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Get Him To The Greek

Get Him To The Greek

Review by Jack Foley

IndieLondon Rating: 3.5 out of 5

FIRST impressions aren’t always correct. Taken at face value, Get Him To The Greek looks like a loud, obnoxious lads’ comedy that’s ruined by a typically outrageous performance from Russell Brand.

Yet while it’s many of those things, it’s also hilarious in places, cleverly targeted and a proper guilty pleasure of a movie experience. It also boasts a revelatory performance from co-lead Jonah Hill.

The plot is simple: Ambitious record executive Aaron Green (Hill) is tasked with getting wild-card rock star Aldous Snow (Brand) from his self-imposed London exile to a concert at the legendary Greek venue in LA within 48 hours.

En route, however, Aaron comes of age, especially in his attitude towards his girlfriend (Mad Men’s Elisabeth Moss), while Aldous attempts to conquer his demons and reunite with his former girlfriend, Jackie Q (Damage’s Rose Byrne).

Needless to say, the path to LA is frought with hedonistic detours to Las Vegas and New York, as well as all manner of wild parties, orgies and drug and drink induced excess.

Nicholas Stoller’s movie, based on a character who first appeared in his Forgetting Sarah Marshall movie, is as predictably hit-and-miss as you might expect from a comedy that’s prepared to put a Russell Brand creation centre-stage. But when it hits, it’s genuinely hilarious and the successful gags far outweigh those that don’t work at all.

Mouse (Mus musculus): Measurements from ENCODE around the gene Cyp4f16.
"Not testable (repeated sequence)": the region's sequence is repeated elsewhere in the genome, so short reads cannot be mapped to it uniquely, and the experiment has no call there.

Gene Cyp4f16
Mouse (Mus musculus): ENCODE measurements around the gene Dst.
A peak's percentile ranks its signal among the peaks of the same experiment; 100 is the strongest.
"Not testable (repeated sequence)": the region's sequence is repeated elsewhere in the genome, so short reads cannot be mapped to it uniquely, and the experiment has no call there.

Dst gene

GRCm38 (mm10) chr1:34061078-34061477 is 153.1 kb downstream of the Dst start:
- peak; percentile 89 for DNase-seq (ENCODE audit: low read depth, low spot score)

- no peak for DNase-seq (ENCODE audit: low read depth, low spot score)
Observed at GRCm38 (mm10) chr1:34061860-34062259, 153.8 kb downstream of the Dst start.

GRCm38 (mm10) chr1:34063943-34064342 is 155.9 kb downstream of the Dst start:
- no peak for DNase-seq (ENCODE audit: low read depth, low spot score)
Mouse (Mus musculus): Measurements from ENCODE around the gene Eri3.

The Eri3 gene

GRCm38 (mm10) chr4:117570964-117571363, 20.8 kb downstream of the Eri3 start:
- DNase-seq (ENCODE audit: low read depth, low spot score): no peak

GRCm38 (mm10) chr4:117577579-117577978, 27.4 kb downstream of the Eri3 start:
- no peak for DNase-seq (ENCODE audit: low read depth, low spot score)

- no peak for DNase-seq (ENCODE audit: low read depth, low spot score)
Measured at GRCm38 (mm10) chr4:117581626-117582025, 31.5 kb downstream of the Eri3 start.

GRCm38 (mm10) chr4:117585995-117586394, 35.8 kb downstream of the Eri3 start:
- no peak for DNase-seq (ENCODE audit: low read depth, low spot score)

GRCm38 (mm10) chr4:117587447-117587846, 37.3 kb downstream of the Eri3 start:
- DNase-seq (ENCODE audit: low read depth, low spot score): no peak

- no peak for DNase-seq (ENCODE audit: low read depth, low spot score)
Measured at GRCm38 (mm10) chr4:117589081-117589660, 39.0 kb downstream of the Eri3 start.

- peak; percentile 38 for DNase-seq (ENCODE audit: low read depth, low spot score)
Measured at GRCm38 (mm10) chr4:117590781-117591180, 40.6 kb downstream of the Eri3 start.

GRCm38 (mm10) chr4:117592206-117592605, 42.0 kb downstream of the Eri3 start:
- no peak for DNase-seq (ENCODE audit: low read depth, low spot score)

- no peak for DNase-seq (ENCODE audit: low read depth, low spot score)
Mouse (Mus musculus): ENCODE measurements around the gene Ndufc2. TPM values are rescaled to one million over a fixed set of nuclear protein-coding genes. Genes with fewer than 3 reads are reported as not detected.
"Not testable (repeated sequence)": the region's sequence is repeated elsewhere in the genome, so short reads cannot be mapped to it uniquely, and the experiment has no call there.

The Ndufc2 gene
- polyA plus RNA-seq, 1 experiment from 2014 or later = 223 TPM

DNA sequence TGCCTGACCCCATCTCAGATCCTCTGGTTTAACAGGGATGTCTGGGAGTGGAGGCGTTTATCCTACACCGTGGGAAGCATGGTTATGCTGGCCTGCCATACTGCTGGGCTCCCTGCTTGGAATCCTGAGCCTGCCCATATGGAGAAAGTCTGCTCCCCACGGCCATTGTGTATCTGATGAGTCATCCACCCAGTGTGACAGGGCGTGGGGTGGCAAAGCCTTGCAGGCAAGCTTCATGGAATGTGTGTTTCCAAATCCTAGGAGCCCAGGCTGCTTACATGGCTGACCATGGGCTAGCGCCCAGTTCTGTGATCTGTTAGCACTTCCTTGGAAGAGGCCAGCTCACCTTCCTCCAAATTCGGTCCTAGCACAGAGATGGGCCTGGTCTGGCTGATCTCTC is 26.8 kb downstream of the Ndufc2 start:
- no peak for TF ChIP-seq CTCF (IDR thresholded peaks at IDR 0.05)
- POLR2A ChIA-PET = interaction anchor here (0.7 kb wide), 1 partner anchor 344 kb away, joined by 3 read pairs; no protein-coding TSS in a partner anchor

Brand is doing Brand for the most part (so enjoyment also depends on how much you can tolerate him), but also taps into a darker heart behind proceedings that creates a nice edginess in his friendship with Hill’s exec.

But Hill is quite simply marvellous as his comedic foil, providing just the right mix of slapstick and outrage in his dealings with Snow to make him endearing, root-worthy and even occasionally unlikeable.

The stars have an easy-going chemistry that thrives on the obvious differences between the two.

Of the support, Sean ‘P Diddy’ Combs also impresses as a self-deprecating studio boss, Rose Byrne is another revelation as a wreck of a rock chick and former love interest, and Moss brings a nice ‘every-girl’ quality to her performance as Hill’s long-suffering girlfriend.

The gags veer towards the gross out and laddish in their exploits but are still very funny, while numerous pot-shots at MTV culture, celebrity worship and the power of the media are well judged and handled. The big set piece moments, meanwhile, almost always deliver, including an extended Vegas hotel room sequence that’s trippy beyond belief.

Stoller’s movie can therefore be said to marry the bro-mance style camaraderie of previous Judd Apatow produced (and directed) vehicles such as Knocked Up and Funny People with something a little darker, such as Scorsese’s After Hours.

It also knows the audience its targeting, as well as the Brit-pop/rock ‘n’ roll bad boy legacy it’s parodying, to ensure that its humour – while bawdy to excess – is also astute and easy to recognise.

The result is a great Friday night crowd-pleaser that’s filthy as hell, yet somehow addictive and endearing to boot. It’s a great night out for anyone who wants to blow off some steam, as well as care about the characters they’re following.

Certificate: 15
Running time: 108mins
UK DVD & Blu-ray Release: November 1, 2010